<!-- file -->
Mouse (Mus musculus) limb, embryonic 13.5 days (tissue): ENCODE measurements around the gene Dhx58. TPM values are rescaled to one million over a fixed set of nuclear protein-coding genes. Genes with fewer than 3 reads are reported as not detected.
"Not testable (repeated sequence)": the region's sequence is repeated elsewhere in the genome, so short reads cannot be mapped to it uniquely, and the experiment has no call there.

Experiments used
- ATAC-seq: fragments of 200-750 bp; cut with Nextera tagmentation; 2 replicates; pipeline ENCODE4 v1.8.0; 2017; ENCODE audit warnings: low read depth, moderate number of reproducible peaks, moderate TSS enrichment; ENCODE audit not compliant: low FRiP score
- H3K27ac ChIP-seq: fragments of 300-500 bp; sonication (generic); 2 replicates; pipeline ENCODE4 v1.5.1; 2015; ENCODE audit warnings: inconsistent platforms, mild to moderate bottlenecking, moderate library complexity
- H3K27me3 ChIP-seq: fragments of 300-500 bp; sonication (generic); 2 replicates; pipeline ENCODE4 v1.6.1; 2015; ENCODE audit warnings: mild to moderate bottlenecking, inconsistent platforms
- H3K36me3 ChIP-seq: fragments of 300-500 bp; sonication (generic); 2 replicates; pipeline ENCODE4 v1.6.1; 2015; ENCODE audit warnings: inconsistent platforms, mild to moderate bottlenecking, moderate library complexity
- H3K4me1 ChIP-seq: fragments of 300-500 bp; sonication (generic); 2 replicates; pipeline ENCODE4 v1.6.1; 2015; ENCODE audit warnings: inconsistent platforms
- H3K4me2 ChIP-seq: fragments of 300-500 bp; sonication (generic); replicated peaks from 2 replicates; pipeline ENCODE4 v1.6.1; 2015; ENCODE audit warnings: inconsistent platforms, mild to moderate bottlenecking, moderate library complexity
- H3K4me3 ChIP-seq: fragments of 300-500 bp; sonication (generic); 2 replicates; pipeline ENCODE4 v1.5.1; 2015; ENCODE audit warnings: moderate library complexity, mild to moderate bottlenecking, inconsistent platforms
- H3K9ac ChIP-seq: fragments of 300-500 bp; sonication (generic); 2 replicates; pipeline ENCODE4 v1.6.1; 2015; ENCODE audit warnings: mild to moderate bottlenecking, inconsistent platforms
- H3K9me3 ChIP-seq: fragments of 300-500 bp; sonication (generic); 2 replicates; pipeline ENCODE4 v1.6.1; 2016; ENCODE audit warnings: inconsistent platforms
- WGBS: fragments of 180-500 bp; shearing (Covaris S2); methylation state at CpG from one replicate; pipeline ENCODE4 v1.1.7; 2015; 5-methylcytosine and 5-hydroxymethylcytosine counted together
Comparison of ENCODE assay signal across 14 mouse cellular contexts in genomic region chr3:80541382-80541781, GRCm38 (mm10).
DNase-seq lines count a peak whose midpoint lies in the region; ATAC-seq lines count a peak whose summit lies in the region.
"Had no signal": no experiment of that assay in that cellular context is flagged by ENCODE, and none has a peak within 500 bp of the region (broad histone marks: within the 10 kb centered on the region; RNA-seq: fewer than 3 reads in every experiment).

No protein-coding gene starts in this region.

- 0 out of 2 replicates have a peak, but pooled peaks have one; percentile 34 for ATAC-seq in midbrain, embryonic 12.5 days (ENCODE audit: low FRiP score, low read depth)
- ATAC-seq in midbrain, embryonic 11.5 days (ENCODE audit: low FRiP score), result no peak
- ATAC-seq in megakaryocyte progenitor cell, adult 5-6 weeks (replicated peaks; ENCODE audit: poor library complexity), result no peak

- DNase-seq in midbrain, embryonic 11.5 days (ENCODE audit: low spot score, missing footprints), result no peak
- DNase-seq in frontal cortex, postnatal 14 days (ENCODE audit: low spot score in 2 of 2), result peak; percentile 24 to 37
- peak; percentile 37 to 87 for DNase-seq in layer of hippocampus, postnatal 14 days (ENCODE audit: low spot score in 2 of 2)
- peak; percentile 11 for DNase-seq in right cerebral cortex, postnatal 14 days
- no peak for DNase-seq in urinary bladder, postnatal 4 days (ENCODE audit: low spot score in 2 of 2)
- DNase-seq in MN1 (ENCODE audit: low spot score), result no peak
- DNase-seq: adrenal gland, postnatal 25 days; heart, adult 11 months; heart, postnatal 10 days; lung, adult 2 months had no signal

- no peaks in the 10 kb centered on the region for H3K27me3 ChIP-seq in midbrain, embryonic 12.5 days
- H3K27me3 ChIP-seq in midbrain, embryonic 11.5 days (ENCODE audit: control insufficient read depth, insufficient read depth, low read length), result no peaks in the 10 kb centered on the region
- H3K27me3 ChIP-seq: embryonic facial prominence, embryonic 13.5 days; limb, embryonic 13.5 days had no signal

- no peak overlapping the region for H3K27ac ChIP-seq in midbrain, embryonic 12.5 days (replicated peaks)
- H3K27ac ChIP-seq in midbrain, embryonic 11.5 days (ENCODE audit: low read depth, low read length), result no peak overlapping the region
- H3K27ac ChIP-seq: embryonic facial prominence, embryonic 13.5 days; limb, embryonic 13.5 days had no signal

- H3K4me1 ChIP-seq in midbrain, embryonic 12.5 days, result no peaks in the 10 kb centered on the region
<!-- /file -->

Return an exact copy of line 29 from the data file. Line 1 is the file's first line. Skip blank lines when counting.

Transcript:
- H3K27me3 ChIP-seq in midbrain, embryonic 11.5 days (ENCODE audit: control insufficient read depth, insufficient read depth, low read length), result no peaks in the 10 kb centered on the region